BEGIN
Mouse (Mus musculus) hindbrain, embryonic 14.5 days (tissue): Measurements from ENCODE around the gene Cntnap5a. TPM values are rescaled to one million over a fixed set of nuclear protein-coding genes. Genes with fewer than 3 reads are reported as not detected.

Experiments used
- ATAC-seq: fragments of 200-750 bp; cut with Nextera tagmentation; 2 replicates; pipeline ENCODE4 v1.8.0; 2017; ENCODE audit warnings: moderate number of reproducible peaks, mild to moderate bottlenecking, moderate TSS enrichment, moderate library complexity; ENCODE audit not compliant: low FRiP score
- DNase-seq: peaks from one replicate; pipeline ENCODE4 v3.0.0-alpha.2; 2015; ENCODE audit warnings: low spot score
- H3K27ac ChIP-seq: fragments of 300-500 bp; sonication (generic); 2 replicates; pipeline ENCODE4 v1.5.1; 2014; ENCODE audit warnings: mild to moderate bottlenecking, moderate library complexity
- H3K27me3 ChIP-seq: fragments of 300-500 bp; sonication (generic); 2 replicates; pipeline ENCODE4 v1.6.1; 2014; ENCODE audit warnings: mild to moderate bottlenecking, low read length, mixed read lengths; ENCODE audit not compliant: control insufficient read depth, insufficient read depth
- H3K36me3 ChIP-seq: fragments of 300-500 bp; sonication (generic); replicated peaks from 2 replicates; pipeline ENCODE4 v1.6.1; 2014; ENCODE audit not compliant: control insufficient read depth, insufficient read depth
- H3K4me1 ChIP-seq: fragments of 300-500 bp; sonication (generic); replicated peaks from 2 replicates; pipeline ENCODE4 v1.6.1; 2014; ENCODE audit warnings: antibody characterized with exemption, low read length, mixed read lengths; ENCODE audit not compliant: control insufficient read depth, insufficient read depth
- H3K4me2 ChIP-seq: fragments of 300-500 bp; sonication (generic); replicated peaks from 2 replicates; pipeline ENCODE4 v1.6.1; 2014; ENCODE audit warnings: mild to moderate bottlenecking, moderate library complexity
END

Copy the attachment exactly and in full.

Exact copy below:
Mouse (Mus musculus) hindbrain, embryonic 14.5 days (tissue): Measurements from ENCODE around the gene Cntnap5a. TPM values are rescaled to one million over a fixed set of nuclear protein-coding genes. Genes with fewer than 3 reads are reported as not detected.

Experiments used
- ATAC-seq: fragments of 200-750 bp; cut with Nextera tagmentation; 2 replicates; pipeline ENCODE4 v1.8.0; 2017; ENCODE audit warnings: moderate number of reproducible peaks, mild to moderate bottlenecking, moderate TSS enrichment, moderate library complexity; ENCODE audit not compliant: low FRiP score
- DNase-seq: peaks from one replicate; pipeline ENCODE4 v3.0.0-alpha.2; 2015; ENCODE audit warnings: low spot score
- H3K27ac ChIP-seq: fragments of 300-500 bp; sonication (generic); 2 replicates; pipeline ENCODE4 v1.5.1; 2014; ENCODE audit warnings: mild to moderate bottlenecking, moderate library complexity
- H3K27me3 ChIP-seq: fragments of 300-500 bp; sonication (generic); 2 replicates; pipeline ENCODE4 v1.6.1; 2014; ENCODE audit warnings: mild to moderate bottlenecking, low read length, mixed read lengths; ENCODE audit not compliant: control insufficient read depth, insufficient read depth
- H3K36me3 ChIP-seq: fragments of 300-500 bp; sonication (generic); replicated peaks from 2 replicates; pipeline ENCODE4 v1.6.1; 2014; ENCODE audit not compliant: control insufficient read depth, insufficient read depth
- H3K4me1 ChIP-seq: fragments of 300-500 bp; sonication (generic); replicated peaks from 2 replicates; pipeline ENCODE4 v1.6.1; 2014; ENCODE audit warnings: antibody characterized with exemption, low read length, mixed read lengths; ENCODE audit not compliant: control insufficient read depth, insufficient read depth
- H3K4me2 ChIP-seq: fragments of 300-500 bp; sonication (generic); replicated peaks from 2 replicates; pipeline ENCODE4 v1.6.1; 2014; ENCODE audit warnings: mild to moderate bottlenecking, moderate library complexity